After lunch, Suzanne took her laptop down to Coffea to recharge and to enter her client meetings and other notes into Highrise. It had been a successful meeting with the Architecture faculty. They had finalized the plans for the Center’s SOTL project for the year and started a Google Doc to begin collaborating between the 5 faculty members and the 3 CELT team members on the findings and write-up of the project. Suzanne wanted to get the notes on her interactions with the Architecture faculty into Highrise not only to be able to collect the data for CELT’s accountability reporting to the Accountability Based Budgeting committee, but also to be able to share this information with her fellow CELTics for their later consultations with these faculty members.

Speaking of which, her director, John, just messaged her on Google Chat. What can you tell me about Dr. Blake and Dr. Murray in Political Science? Jane and I are meeting with them now to talk about doing some course redesigns around Project Based Learning? Suzanne pulled up their client files on Highrise and sent the links to John and Jane, who promptly pulled up the files on the Highrise app on their iPads. She also sent him the link to the Backpack page on PBL for good measure. Wait for it, she thought. 3…2…1…  TEXT FROM JOHN: Can you join us via Hangout? She smiled. It was great to be able to join the meeting virtually rather than have to run across campus in this blazing heat. A quick 15 minutes later and Suzanne was updating the CELT wiki page on Project Based Learning thanks to some data that Cory, the CELT grad student dug up after a quick text message from Suzanne during the meeting. Yikes! Her iPhone 7 buzzed. Time for the meeting with IT!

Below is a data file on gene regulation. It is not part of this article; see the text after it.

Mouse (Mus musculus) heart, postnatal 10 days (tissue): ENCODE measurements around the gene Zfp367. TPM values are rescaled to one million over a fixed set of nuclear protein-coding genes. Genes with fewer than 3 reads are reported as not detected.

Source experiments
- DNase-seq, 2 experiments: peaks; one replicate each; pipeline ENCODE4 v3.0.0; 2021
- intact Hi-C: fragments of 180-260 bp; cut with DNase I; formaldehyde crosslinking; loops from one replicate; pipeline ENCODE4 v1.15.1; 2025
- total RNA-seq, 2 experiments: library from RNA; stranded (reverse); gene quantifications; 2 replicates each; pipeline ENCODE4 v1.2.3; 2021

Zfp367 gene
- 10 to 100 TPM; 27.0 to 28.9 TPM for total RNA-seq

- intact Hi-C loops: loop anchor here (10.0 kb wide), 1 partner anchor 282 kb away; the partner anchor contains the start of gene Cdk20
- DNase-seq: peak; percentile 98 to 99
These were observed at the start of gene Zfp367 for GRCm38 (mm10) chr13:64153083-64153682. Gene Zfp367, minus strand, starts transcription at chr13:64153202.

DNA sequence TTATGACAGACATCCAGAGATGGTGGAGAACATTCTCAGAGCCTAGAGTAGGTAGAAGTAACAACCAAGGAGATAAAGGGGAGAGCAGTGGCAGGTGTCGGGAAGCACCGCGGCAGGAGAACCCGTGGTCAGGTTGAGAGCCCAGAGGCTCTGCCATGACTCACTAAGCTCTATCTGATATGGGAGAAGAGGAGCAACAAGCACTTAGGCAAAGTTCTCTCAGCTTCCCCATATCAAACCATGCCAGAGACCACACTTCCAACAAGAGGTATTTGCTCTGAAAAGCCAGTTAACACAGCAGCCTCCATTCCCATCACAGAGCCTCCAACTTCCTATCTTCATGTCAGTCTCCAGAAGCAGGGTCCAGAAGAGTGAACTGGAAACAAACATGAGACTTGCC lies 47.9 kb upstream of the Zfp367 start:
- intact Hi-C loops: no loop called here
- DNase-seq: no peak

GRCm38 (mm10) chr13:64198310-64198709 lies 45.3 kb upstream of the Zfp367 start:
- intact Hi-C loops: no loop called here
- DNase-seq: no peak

She packed up her gear and walked up to Hardymon to meet with the Business Intelligence team from UKIT to discuss the new real-time student analytics tool they were using to send data from HANA to Google Glass. The idea was that, by sending student data from the SIS and campus LMS that data on student performance could be sent to the instructor in real time as an augmented reality overlay during class, viewable through a Google Glass unit the university had received as a grant from the Google.org Foundation. After the meeting, Suzanne stayed behind for a bit to talk to the ATG director about their workshop tomorrow on Teaching with Augmented reality. Most students now had smart phones that could deliver a quality AR experience and several teachers were now hopping on board the mLearning revolution. CELT and ATG had anticipated this trend a few years ago and had begun preparing to be able to offer such services.